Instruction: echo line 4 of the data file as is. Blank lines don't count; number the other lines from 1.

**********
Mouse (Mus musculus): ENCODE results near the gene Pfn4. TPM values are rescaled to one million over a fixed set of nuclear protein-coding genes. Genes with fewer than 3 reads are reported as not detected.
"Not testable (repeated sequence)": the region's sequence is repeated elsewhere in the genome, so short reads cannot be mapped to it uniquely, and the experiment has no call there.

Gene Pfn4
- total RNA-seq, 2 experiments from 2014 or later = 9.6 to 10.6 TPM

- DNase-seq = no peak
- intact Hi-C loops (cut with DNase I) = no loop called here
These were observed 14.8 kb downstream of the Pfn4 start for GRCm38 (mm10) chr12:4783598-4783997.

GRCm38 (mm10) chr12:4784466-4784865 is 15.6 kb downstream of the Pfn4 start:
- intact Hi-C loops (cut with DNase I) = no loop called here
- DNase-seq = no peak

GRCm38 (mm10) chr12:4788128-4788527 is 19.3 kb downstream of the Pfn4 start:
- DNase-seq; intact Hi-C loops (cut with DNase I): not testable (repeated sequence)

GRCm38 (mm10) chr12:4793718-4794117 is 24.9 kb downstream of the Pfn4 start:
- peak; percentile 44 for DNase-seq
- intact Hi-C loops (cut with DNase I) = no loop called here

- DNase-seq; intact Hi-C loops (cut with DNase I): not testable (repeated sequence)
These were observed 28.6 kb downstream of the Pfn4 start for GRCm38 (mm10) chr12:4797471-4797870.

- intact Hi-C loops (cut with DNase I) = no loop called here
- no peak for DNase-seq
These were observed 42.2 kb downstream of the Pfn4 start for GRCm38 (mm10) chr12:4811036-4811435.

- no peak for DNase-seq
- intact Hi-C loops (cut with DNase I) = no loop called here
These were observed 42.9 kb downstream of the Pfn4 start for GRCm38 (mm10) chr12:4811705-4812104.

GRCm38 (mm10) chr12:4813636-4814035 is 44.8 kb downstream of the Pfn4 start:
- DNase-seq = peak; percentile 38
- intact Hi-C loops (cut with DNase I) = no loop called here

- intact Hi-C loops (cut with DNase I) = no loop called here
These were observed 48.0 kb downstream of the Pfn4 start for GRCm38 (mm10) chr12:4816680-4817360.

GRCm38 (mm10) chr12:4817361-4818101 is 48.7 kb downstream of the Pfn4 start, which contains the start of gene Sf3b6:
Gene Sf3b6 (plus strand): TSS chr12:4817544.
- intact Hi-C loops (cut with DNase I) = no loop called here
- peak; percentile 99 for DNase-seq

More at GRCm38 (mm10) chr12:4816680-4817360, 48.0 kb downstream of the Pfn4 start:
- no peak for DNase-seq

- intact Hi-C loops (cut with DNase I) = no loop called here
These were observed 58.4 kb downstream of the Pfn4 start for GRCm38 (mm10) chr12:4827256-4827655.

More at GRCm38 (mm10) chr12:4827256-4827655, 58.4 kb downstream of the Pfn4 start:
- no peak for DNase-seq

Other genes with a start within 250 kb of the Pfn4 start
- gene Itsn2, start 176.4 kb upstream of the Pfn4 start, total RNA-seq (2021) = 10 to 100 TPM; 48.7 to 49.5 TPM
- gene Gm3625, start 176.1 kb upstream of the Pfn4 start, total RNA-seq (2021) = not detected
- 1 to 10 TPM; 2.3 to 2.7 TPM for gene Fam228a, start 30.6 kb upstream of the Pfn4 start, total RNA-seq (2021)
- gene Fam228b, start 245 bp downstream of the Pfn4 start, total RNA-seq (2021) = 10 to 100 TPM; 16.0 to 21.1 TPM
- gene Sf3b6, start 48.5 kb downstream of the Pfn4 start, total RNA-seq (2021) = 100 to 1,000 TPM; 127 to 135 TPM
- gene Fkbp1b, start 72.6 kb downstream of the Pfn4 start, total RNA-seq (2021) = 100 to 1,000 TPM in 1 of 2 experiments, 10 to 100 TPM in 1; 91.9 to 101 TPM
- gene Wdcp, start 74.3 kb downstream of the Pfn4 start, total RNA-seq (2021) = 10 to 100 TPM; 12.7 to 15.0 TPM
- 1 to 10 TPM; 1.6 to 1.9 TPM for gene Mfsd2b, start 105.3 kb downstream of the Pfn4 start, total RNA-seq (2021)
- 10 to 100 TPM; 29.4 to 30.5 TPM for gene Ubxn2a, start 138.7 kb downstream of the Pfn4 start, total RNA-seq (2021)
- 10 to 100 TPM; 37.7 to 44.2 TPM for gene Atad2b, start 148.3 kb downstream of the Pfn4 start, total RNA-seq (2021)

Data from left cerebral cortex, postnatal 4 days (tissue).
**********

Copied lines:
- total RNA-seq, 2 experiments from 2014 or later = 9.6 to 10.6 TPM